“full Speed Ahead And Damn The Tomorrows”

Our Frontier Heritage of Waste

Historians of the future, looking back on the twilight years of the twentieth century, may designate the mid-1970’s as worthy of that supreme accolade accorded only the most significant dates in history: to serve as a dividing point between chapters in their textbooks.Read more »

Saving the Longhorns

These hardy Texas beasts with “too much legs, horns, and speed” had long since been replaced by stodgier breeds. Now they were facing extinction…

If you are someone who thought the Texas longhorn was as dead as the passenger pigeon, here is a bit of news. At one time closer to extinction than the buffalo ever was, this historic breed is again doing quite well, thanks to a few dedicated cattlemen who recognized the debt owed by the Southwest to the millions of longhorn beeves that plodded up the Chisholm and Western trails to Kansas and Nebraska railheads in the two decades following the Civil War and brought a large measure of prosperity to the impoverished Lone Star State. Read more »

The Legend Of A Lake

CONSERVATION

The lake was liberated from glacial ice ten thousand years before Babylon was built. Thus, it had more than fifteen thousand years in which to transform from an almost sterile, ice-gouged river valley into fecund, prosperous Lake Erie.

In fifteen millennia the lake received more than ninety species of fish and immense and varied populations of insects, worms, and crustaceans, and built up the largest concentrations of freshwater fish in the world. Read more »

T.R. And The “Nature Fakers”

The Rough Rider rode roughshod over writers who took liberties with Mother Nature’s children

It was an early spring evening in 1907. Theodore Roosevelt and Edward B. Clark, the Washington correspondent for the Chicago Evening Post , were sitting in front of a log fire in the White House talking casually of their shared enthusiasm for the campfire and the outdoors. T.R. had a high regard for Clark, his frequent hiking companion, because he was “a good fellow” and had written a monograph on the prothonotary warbler. Read more »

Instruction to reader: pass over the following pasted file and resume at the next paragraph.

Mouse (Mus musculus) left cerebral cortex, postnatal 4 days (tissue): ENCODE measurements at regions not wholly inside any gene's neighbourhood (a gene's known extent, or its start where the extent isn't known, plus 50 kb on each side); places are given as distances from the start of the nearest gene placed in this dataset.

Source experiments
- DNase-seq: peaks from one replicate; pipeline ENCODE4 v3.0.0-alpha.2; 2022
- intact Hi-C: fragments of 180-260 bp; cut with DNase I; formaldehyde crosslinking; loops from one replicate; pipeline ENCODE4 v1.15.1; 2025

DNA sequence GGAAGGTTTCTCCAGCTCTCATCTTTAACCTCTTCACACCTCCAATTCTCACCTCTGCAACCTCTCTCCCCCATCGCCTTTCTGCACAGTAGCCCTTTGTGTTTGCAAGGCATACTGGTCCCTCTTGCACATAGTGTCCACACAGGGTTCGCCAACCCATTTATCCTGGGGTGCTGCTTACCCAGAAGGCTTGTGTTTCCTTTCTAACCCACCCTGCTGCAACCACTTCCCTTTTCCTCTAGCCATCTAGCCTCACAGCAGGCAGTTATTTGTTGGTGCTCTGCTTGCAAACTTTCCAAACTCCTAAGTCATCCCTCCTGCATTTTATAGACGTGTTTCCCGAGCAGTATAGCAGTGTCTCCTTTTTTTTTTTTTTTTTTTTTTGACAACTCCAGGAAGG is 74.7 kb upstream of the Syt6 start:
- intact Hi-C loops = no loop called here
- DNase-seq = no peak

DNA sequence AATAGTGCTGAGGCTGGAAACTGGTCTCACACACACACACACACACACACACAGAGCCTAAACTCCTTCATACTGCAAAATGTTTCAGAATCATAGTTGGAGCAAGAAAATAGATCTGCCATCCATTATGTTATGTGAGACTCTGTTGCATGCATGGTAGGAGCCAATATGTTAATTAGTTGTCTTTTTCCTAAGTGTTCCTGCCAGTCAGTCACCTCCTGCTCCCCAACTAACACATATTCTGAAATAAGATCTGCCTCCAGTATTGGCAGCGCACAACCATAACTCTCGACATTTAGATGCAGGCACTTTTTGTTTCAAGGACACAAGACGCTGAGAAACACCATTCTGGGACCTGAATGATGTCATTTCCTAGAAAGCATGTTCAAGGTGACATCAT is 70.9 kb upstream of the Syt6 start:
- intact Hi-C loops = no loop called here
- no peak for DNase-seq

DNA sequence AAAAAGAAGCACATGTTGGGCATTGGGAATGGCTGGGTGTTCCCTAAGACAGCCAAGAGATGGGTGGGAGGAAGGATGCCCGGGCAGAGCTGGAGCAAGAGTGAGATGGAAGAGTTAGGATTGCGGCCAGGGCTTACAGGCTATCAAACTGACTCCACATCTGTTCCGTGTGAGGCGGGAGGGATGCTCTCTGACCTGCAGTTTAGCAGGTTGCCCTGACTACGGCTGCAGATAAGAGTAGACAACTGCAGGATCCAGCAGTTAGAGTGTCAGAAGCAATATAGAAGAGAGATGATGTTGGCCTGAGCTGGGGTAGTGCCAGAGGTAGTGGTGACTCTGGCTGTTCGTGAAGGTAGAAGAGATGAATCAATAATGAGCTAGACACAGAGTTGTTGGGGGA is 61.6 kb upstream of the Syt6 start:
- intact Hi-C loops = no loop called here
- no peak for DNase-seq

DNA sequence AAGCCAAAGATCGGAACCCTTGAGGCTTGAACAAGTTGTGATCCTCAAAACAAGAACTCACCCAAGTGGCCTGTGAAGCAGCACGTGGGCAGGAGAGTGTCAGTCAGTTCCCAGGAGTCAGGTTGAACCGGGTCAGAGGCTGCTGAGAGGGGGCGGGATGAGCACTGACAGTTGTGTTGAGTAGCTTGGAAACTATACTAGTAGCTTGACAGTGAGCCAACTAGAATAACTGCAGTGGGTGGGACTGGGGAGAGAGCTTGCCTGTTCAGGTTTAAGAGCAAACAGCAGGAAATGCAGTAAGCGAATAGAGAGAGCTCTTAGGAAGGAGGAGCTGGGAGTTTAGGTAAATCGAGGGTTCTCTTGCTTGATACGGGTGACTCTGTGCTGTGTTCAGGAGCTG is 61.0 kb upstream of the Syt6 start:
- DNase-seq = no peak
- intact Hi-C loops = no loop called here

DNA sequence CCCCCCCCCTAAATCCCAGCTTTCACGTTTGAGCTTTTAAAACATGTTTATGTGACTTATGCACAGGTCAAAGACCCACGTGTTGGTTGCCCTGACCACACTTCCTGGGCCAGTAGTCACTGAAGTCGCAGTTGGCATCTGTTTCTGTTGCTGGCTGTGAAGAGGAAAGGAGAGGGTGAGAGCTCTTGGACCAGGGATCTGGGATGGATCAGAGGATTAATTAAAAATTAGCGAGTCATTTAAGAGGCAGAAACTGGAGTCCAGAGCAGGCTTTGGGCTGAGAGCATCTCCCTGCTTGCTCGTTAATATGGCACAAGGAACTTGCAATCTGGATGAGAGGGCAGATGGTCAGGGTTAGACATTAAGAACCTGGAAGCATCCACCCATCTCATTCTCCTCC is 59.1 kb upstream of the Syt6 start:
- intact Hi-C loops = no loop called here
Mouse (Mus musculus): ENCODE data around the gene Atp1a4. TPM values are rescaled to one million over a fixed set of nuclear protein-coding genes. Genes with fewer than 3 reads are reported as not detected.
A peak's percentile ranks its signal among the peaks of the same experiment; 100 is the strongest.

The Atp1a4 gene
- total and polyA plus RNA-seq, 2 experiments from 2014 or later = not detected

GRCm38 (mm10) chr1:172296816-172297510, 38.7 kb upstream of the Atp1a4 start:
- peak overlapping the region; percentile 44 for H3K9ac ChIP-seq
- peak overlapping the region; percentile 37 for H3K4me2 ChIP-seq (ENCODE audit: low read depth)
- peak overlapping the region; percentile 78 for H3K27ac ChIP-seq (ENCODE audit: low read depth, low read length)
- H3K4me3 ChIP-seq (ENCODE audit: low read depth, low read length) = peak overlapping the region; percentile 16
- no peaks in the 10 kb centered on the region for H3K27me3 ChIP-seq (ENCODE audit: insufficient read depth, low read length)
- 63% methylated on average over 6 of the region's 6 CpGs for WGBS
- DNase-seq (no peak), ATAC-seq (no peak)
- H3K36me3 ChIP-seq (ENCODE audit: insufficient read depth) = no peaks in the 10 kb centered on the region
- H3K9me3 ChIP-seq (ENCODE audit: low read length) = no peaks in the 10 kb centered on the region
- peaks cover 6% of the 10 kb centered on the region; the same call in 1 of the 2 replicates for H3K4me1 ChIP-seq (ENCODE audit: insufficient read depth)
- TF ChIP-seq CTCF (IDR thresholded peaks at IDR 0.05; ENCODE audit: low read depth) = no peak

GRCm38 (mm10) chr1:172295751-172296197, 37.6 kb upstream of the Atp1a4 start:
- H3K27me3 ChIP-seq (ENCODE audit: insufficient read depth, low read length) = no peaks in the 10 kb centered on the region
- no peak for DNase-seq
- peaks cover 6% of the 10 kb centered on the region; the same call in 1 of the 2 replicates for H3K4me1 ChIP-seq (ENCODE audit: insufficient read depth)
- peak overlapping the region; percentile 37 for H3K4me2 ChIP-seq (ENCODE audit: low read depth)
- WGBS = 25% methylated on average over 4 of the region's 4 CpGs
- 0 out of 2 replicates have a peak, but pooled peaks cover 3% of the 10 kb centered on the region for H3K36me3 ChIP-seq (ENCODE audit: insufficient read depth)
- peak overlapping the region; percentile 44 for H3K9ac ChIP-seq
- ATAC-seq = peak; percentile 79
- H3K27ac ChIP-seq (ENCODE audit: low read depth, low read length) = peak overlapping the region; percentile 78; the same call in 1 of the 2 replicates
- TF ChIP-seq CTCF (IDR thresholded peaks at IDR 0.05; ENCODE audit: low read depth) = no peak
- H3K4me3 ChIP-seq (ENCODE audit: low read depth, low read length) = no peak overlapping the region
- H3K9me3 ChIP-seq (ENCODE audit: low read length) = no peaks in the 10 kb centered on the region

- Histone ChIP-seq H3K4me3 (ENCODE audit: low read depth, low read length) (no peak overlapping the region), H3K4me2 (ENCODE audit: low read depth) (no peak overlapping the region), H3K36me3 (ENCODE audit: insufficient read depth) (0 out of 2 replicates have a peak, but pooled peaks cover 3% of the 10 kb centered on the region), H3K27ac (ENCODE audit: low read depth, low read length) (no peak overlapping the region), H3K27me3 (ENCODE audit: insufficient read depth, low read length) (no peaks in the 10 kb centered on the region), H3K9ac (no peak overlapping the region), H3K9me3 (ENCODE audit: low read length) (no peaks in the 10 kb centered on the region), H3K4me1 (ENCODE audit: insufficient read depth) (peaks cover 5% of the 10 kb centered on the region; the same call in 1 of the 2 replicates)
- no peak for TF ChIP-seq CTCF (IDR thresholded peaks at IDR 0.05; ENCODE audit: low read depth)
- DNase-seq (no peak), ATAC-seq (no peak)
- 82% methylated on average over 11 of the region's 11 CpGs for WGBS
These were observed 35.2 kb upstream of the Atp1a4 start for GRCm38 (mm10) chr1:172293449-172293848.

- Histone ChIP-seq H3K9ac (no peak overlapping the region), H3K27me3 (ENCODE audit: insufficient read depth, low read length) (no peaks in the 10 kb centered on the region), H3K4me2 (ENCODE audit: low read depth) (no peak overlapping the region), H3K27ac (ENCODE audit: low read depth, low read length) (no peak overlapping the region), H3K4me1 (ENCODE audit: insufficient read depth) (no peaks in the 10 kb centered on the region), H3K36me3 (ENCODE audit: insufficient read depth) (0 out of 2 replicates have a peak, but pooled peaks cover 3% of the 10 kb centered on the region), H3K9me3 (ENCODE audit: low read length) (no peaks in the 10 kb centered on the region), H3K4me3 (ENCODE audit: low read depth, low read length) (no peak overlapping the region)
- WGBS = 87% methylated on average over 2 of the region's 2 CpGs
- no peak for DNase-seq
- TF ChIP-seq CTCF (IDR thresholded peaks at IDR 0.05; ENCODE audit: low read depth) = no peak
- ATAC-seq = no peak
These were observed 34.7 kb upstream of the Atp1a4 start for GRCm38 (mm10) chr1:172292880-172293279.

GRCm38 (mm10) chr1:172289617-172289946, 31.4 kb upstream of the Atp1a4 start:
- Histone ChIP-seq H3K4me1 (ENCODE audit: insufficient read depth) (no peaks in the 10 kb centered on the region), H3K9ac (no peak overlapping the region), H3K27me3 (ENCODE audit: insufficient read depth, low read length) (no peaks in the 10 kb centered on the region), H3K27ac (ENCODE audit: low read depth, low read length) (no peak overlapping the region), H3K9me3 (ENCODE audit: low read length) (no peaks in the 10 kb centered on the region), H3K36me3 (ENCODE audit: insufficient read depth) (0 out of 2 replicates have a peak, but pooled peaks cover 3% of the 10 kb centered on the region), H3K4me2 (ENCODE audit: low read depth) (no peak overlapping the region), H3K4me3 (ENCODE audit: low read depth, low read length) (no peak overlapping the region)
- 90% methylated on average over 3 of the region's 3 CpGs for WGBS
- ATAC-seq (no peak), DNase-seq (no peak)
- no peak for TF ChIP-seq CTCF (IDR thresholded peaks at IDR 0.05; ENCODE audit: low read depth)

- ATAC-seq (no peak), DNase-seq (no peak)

The Deadly Dust: The Unhappy History Of DDT

Everyone knows a little about the rise and fall of DDT—how it was once hailed as a great boon to mankind; how useful it was in field and garden, house and yard; and how at last to our dismay it was unmasked as a killer, the chemical Al Capone, a threat to our environment and possibly our very existence. Everyone knows that the federal and state governments are acting to end the DDT menace, saving us, if narrowly, from disaster. We can breathe easy again. . . . Or can we? Read more »

Epitaph For An American Landmark

In the name of progress one of New England’s most historic and unusual urban areas is being carved into parking lots

In the year 1807 in the town of Derryfield, New Hampshire, a gentleman by the name of Samuel Blodeet proclaimed: “For as the country increases in population, we must have manufactories, and here at my canal will be a manufacturing town— the Manchester of America! ” Blodget (right) built his canal around the Amoskeag Falls on the Merrimack River, and in 1810 Derryfield (population: 615) indeed took Manchester as its new name.Read more »

The American Heritage Society Awards

In the last issue this magazine commenced regular and intensive coverage ot conservation and historic preservation, signifying our deep concern for the widely endangered physical heritage of America. This month we are pleased to announce that this concern is to he backed up by a group of awards, totalling $50,000, to be given by the American Heritage Society, the organization launched last July to bring together our two scholarly and founding groups, our history-publishing operations, and the readers whose interest supports us. Read more »

Conservation

Sir: … The article “Lament for a Lost Eden,” by Eliot Porter [October, 1969], affords an excellent example of what I feared in connection with your publication going “conservationist”… In the last paragraph, the author says: “This is the monument men have built —you and I —not to the lost Eden so few knew, but to their engineering ingenuity and ruthless ability to transform the land, to remake it simply for the sake of remaking it, thoughtlessly, improvidently.” This is pure fanaticism and unworthy of publication in A MERICAN H Read more »

A Wrecker’s Dozen

There are places on this earth, in Europe particularly, where conservation is taken to mean the preservation of the notable works of man as well as nature. Magnificent old railroad stations and churches, public buildings, historic houses, architectural landmarks of all kinds, are valued for their beauty or for the memories they evoke, for the sense of continuity they give a place, or, often, just because they have been around a long time and a great many people are fond of them. But here in America we don’t—most of us, anyway—seem to feel that way.Read more »